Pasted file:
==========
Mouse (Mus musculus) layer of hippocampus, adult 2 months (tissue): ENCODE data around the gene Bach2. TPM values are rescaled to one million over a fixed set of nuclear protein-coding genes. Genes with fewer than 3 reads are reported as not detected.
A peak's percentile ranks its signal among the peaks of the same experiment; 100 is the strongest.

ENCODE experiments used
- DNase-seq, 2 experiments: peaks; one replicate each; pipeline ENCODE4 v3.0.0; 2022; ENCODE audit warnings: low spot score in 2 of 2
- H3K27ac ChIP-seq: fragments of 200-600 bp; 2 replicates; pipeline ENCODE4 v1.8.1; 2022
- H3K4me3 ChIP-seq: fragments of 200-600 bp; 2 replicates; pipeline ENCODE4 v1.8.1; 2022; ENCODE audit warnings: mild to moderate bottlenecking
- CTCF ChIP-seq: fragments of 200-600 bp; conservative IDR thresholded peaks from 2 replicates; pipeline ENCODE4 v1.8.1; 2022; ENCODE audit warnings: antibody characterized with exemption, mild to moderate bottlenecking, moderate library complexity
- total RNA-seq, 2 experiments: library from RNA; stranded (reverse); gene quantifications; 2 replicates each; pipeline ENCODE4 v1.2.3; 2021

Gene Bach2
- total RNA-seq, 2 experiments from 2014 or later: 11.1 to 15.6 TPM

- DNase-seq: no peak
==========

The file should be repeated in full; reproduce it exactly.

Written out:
Mouse (Mus musculus) layer of hippocampus, adult 2 months (tissue): ENCODE data around the gene Bach2. TPM values are rescaled to one million over a fixed set of nuclear protein-coding genes. Genes with fewer than 3 reads are reported as not detected.
A peak's percentile ranks its signal among the peaks of the same experiment; 100 is the strongest.

ENCODE experiments used
- DNase-seq, 2 experiments: peaks; one replicate each; pipeline ENCODE4 v3.0.0; 2022; ENCODE audit warnings: low spot score in 2 of 2
- H3K27ac ChIP-seq: fragments of 200-600 bp; 2 replicates; pipeline ENCODE4 v1.8.1; 2022
- H3K4me3 ChIP-seq: fragments of 200-600 bp; 2 replicates; pipeline ENCODE4 v1.8.1; 2022; ENCODE audit warnings: mild to moderate bottlenecking
- CTCF ChIP-seq: fragments of 200-600 bp; conservative IDR thresholded peaks from 2 replicates; pipeline ENCODE4 v1.8.1; 2022; ENCODE audit warnings: antibody characterized with exemption, mild to moderate bottlenecking, moderate library complexity
- total RNA-seq, 2 experiments: library from RNA; stranded (reverse); gene quantifications; 2 replicates each; pipeline ENCODE4 v1.2.3; 2021

Gene Bach2
- total RNA-seq, 2 experiments from 2014 or later: 11.1 to 15.6 TPM

- DNase-seq: no peak